The Sunshine State, Florida is famous for colorful, beautiful flowers, abundant fruit, and lush foliage. Florida is a state that stretches many miles with Central and South Florida featuring a hot humid climate all year long and northern Florida having a cooler seasonal fall and winter. There are actually four growing zones in Florida (8-11). Florida has many native plants, that grace the landscapes of this popular American destination. Take a look at our top 10 Florida native plants list.
Florida Native Plants List
1. Beach sunflower (Helianthus debilis)
The beach sunflower, part of the Asteraceae family, is a popular flowering ground cover that thrives in the well-drained sandy and saltwater coastal areas. Beach sunflowers bloom into sunflower-inspired yellow flowers that attract butterflies. This perennial is perfect for cascading landscapes, borders, and edging.
2. Tickseed (Coreopsis)
Tickseed is referred to as Florida’s official state wildflower and is a member of the Asteraceae family. This showy drought-resistant perennial grows abundantly in sunny mixed flower beds, potted containers, and along garden borders.
The Tickseed usually grows well in wetlands like Florida’s marshes. Coreopsis is Greek for “bug-like”, a nickname for the flower because of their attaching ability and the seeds resemble ticks.
The bright-colored flowers boast golden yellow petals with an amber-colored center resembling the rays of the sun. Tickseed blossoms continue to bloom throughout the entire summer and fall.
3. Sunshine mimosa (Mimosa Strigillosa)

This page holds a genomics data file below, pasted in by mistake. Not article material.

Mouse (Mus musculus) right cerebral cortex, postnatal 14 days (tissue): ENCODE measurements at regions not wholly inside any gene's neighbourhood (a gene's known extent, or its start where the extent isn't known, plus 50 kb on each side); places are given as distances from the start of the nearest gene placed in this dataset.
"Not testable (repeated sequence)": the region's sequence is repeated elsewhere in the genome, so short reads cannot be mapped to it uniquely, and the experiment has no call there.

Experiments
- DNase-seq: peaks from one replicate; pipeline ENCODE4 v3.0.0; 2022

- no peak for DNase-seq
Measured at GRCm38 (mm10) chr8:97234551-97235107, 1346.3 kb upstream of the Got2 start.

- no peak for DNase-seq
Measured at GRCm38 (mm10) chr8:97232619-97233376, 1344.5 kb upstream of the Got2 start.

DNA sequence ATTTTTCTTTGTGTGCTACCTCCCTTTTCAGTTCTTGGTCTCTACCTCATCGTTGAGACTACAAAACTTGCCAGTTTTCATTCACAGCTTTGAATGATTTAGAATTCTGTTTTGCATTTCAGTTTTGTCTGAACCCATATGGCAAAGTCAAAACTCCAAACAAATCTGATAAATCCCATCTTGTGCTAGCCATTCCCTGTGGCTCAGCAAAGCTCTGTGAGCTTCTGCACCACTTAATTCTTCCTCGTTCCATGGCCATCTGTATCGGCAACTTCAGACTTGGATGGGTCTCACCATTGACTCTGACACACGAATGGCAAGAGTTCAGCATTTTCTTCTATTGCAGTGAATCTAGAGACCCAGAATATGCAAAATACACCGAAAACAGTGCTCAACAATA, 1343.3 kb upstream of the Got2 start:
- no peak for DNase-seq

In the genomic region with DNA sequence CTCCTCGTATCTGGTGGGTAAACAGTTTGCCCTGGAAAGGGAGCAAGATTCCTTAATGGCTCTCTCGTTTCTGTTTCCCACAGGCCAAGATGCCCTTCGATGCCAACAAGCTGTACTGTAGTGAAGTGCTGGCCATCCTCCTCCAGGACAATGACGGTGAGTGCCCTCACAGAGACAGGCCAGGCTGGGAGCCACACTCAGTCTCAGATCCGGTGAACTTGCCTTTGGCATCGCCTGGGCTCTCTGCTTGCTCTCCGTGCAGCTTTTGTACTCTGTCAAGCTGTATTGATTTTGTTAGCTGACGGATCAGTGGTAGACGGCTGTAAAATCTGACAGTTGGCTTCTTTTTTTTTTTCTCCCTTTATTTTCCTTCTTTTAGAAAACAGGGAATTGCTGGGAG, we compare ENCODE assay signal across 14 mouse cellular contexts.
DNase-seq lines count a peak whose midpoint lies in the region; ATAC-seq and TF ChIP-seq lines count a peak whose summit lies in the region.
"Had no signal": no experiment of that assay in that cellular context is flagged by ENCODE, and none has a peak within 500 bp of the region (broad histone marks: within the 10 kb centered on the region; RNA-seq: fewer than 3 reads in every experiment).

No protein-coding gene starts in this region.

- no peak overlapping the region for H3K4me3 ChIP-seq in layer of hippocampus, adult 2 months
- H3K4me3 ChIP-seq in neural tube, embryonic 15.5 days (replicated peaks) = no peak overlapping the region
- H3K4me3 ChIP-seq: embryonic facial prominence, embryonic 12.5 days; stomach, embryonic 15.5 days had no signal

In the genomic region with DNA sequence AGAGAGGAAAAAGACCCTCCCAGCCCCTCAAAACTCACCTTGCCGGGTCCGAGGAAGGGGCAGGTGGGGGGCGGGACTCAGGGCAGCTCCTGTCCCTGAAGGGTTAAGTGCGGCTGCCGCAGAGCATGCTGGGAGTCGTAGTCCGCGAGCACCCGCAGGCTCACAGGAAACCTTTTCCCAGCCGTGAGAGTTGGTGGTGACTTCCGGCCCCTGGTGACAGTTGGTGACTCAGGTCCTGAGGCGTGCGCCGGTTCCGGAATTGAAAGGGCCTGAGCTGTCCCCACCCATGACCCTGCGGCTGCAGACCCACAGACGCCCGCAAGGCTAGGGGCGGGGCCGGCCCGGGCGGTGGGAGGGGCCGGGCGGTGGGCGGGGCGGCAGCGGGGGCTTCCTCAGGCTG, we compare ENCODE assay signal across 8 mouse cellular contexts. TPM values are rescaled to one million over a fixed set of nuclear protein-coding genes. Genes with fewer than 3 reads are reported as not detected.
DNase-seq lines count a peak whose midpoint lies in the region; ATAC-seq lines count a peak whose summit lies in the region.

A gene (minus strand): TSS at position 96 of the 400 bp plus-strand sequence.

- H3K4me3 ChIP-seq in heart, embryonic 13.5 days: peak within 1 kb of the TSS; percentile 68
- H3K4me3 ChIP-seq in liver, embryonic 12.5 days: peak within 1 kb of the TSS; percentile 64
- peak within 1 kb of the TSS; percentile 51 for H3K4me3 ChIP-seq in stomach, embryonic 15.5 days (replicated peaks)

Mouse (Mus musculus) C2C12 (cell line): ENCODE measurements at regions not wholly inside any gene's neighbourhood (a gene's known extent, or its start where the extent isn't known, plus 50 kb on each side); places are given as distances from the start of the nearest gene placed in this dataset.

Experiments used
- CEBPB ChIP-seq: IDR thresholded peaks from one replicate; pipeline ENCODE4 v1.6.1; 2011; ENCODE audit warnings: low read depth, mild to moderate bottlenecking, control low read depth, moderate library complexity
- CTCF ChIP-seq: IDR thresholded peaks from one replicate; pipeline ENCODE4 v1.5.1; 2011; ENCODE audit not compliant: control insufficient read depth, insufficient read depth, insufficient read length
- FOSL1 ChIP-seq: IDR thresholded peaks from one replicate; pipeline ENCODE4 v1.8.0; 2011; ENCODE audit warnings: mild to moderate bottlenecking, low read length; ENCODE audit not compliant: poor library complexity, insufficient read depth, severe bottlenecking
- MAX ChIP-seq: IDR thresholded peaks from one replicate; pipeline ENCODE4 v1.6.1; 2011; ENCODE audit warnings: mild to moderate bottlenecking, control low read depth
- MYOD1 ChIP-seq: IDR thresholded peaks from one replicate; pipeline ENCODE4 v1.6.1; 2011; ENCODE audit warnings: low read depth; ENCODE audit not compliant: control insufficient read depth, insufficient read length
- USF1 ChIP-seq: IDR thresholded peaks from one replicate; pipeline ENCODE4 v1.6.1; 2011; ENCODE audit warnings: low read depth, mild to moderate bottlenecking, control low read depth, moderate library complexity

The Sunshine Mimosa, also known as powderpuff mimosa, is a fascinating, fast-growing plant native to Florida. It features ball-shaped pink puffy flowers that look like little clouds. The blooms look fragile, but are very hardy and grow well without much care.
Butterflies love this versatile plant that features bright green fernlike leaves. It is nicknamed Sensitive Plant because when someone or something touches its leaves, they instantly fold or close up. The joke is that the Sunshine Mimosa doesn’t like to be picked on.
This wonderful low-growing plant is perfect for covering bare patches in a yard or garden. It is a fast grower, loves full or partial sun, and quickly grows back after being mowed. It boasts a deep root system that helps with erosion. It grows well with other plants and is a good addition to potted plants.
4. Skyblue cluster vine (Jacquemontia Pentanthos)
The Sky-Blue Clustervine is a perennial plant native to Florida and features pretty soft vining blue flowers and oval leaves. It is considered an endangered plant throughout Florida. Learn more about endangered flowers.
The flower’s blooms can vary in color from sky blue to pinkish lavender and their green leaves are oval-shaped. With the assistance of a trellis (frame support for climbing plants), the sky blue cluster vine can grow to 12 feet tall. However, without a trellis, the vining plant serves as a gorgeous ground cover.
Skyblue Clustervine provides food for birds and moths. This popular plant among Floridians is referred to as the Key West Morning Glory because the flower opens up in the morning and closes at night. They are also referred to as pineland cluster vines.
Skyblue Clustervine can survive in a windy and salty atmosphere and is known to bloom throughout the entire year, including winter.
5. Wild columbine (Aquilegia canandensis)
Wild columbine is a beautiful perennial wildflower that grows between 1 and 3 feet tall, with delicate, leaves and dainty, bell-shaped red flowers with bold yellow sepals. The flowers have a unique shape, with long, curved spurs that extend behind the petals, giving the plant its common name of columbine, which means “dove-like” (the flowers resemble the tail of a dove).
Wild columbine blooms in the spring, and it’s a favorite of hummingbirds and other pollinators. The wild columbine is a great addition to any wildflower garden, naturalized area, or mixed border. It prefers moist, well-drained soil and partial shade, but it can also tolerate full sun if provided with adequate moisture.